Governance refers to the process by which decisions are made and rules are established and enforced in a particular community or system. In the context of cryptocurrency, governance refers to the mechanisms by which decisions are made and rules are established and enforced in the development and operation of a cryptocurrency or blockchain.
Cryptocurrency governance can take a variety of forms, depending on the specific characteristics of the cryptocurrency and the community that uses it. Some cryptocurrencies, such as Bitcoin, are decentralized and have no central authority or decision-making body, while others, such as Ethereum, have more formalized governance structures, such as a foundation or a developer community.
Cryptocurrency governance can involve a range of issues, including the development of new features, the allocation of resources, the management of risks and vulnerabilities, and the resolution of disputes. It can also involve the management of the supply of the cryptocurrency and the implementation of monetary policy.
Effective governance is important for the stability and growth of a cryptocurrency, as it can help to ensure the alignment of interests among stakeholders and the smooth operation of the cryptocurrency. It can also help to build trust and confidence in the cryptocurrency and to attract users and investors.
The Four Pillars of Blockchain Governance
They can be considered as the founders of a blockchain. Depending on the type of governance a particular blockchain uses (on or off-chain ), this team takes the important decisions concerning the future of a particular blockchain. Apart from governing the core code of a blockchain, they are also responsible for other important aspects of a blockchain like finance, marketing, etc.
Core developers are responsible for maintaining and updating the fundamental code of a blockchain. The addition or removal of any feature in the blockchain is done by this team. Though the implementation of the changes throughout the entire network can’t be carried out by them, their actions affect every user in the blockchain’s ecosystem.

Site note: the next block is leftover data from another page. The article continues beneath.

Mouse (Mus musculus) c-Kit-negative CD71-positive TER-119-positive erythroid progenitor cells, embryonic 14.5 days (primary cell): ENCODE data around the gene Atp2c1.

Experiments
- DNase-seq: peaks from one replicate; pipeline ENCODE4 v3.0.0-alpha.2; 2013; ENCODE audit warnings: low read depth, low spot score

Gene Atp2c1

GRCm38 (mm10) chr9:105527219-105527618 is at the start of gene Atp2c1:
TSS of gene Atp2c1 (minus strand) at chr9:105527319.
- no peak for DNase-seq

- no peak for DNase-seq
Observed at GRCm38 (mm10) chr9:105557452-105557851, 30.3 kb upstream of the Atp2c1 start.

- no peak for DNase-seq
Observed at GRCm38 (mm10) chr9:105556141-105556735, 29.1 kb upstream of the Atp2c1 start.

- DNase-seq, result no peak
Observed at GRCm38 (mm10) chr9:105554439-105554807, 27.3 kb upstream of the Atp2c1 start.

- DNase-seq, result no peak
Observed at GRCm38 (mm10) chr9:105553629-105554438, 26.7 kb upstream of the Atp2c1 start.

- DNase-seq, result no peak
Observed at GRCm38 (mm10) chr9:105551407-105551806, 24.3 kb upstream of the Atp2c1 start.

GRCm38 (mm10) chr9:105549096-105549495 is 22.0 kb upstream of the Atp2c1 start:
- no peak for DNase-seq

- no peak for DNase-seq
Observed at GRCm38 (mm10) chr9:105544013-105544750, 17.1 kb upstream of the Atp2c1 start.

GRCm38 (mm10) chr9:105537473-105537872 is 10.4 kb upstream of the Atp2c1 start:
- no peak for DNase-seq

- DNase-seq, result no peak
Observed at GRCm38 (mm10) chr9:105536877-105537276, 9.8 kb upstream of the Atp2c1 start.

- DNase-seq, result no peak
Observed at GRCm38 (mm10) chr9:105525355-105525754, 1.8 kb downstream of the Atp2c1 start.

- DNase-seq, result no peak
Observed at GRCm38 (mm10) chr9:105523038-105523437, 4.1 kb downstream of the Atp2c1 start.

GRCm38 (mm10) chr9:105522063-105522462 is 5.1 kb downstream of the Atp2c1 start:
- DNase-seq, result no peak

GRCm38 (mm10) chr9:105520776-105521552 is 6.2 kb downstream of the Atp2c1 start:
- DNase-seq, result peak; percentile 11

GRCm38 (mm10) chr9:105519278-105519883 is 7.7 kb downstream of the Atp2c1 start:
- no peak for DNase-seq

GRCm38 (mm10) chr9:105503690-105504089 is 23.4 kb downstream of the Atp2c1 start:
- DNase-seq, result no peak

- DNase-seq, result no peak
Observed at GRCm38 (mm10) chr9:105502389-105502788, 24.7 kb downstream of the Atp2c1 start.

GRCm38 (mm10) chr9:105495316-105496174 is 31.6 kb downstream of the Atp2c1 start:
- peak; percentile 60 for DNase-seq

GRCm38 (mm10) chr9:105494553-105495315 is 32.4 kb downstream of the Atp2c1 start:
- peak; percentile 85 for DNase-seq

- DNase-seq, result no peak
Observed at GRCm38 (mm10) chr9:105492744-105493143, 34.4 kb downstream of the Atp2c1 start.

This is the team that uses computers with high storage and processing power to regularly update and maintain the full ledger copy of a blockchain. They decide whether or not a feature will run on a particular node. They differ from miners because unlike miners, who work to verify the pending transactions, they keep the entire history of every transaction of a blockchain.
Every user who possesses the token of a particular blockchain makes up the community of the chain’s token holders. Various new and innovative models are being used by blockchains today to take the opinions of their token holders more and more efficiently while making a decision concerning the entire ecosystem.
The Four Elements of Blockchain Governance
Blockchains use various consensus mechanisms to verify every transaction done on it. Two common consensus algorithms are PoW ( Proof-of-Work ) and PoS ( Proof-of-Stake ). Bitcoin uses the PoW algorithm while Ethereum 2.0 will be upgrading from the previous POW model to the new PoS model.
Incentives are a medium to reward the actions of a particular user that favors the overall development and smooth running of a blockchain. They encourage more and more people to get involved with the blockchain thus making the ecosystem stronger. In popular blockchains, incentives are generally given in the form of their respective cryptocurrencies.
The availability of information on a particular blockchain plays a major role when it comes to blockchain governance. For a blockchain to be truly decentralized, maximum information needs to be present on the chain itself for easy access of its users. Better decisions can be taken if uncensored information is available to the users of a blockchain.
Unlike traditional governing structures, blockchain governance is much more flexible and hence can adapt according to the needs of its users in a much more efficient manner.
Blockchain Governing Strategies
Unlike traditional centralized governance systems, blockchain governance is much more complex and demands great vision and dedication from its stakeholders. Let us now know about how these elements interact with different blockchain governing strategies.
In the previous article, you were introduced to off-chain governance and can see its similarities with the traditional governance model. It acts as a moderator among the various stakeholders of a blockchain.